Most folks aren’t aware of how powerful the Azure platform really is. As I’ve been presenting topics on Azure, I’ve had many people say, “How did you do that?” So I’ll be documenting my tips and tricks for Azure in these posts.
The Complete List
We’ve recently created a web app and uploaded it to Azure App Service. We also took a look at multiple ways to examine those files through the Azure portal interface and how we’d add extensions and deployment slots for our web app. In this post, we’ll look at a feature called
Testing in Production which isn’t as scary as it sounds.
Testing Web Apps in Production with Azure App Service
Hold up! You’ll want to take a look at the deployment slots post if you haven’t worked with deployment slots before.
Go to the Azure Portal and select my App Service and click on Testing in Production under Development Tools to get started. The first thing you’ll see is
Static Routing and you’ll notice that it’s looking for a deployment slot and traffic percentage.
What is Static Routing This section lets you control how traffic is distributed between your production and other slots. This is useful if you want to try out a new change with a small percentage of requests and then gradually increase the percentage of requests that get the new behavior.
We’ll want to split the traffic to our site into 2 groups to test our new site and see if customers like it. Since this is just a demo, I want to send a large number of folks to our new
staging site as shown below.
Great! Now keep in mine that we have two versions of our site. One that is
staging. They are identical except for the staging site has a large font that says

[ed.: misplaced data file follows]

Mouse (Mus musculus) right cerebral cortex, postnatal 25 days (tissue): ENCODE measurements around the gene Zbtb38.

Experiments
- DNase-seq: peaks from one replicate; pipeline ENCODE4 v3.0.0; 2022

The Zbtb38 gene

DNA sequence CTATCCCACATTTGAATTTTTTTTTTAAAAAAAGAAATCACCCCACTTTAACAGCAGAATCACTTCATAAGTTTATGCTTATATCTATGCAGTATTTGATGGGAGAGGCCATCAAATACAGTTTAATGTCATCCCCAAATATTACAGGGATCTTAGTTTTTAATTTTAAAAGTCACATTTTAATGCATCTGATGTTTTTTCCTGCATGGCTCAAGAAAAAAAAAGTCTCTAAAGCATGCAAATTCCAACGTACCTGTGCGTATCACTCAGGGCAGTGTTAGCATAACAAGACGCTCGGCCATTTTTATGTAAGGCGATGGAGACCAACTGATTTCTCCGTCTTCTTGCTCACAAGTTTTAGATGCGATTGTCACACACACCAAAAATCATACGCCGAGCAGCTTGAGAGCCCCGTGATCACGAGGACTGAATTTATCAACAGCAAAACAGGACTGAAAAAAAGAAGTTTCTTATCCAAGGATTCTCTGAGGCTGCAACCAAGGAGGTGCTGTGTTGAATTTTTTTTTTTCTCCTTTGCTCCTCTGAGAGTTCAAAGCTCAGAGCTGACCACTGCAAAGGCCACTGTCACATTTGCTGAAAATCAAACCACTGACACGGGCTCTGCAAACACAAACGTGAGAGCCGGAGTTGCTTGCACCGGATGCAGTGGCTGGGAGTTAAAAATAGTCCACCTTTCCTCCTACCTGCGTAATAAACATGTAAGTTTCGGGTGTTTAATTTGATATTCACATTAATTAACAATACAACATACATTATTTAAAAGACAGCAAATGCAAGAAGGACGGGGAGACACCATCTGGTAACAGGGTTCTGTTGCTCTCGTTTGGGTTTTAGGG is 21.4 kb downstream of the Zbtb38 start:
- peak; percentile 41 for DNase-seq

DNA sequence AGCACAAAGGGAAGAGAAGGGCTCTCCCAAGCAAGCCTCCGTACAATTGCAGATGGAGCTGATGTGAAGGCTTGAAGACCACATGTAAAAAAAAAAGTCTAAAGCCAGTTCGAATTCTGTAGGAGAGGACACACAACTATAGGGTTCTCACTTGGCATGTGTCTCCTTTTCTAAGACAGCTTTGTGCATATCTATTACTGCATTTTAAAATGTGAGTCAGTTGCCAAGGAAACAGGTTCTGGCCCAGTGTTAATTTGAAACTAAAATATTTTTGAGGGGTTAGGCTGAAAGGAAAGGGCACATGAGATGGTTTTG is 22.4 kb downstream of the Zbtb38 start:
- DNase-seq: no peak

jsQuizEngine version 2.
We don’t want to swap sites, we just want to distribute traffic between the two site.
I can test this by going to my production url and refreshing the site until the
staging site is shown with the production url.
Success! it works, but what happens when they leave the site? We actually store a cookie that keeps track of it. You can find this cookie yourself by expecting the site and looking for the cookie shown below.
You could actually force the
old production site by setting the
x-ms-routing-name cookie to
self or providing it in the URL query string such as
http://myquizapplication.azurewebsites.net/?x-ms-routing-name=self. You could even use the URL to let your users test different versions of your site. For example, I could use
http://myquizapplication.azurewebsites.net/?x-ms-routing-name=staging to let users try my new web site before I push it live. This is very neat stuff, folks!
Want more Azure Tips and Tricks?
If you’d like to learn more Azure Tips and Tricks, then follow me on twitter or stay tuned to this blog! I’d also love to hear your tips and tricks for working in Azure, just leave a comment below.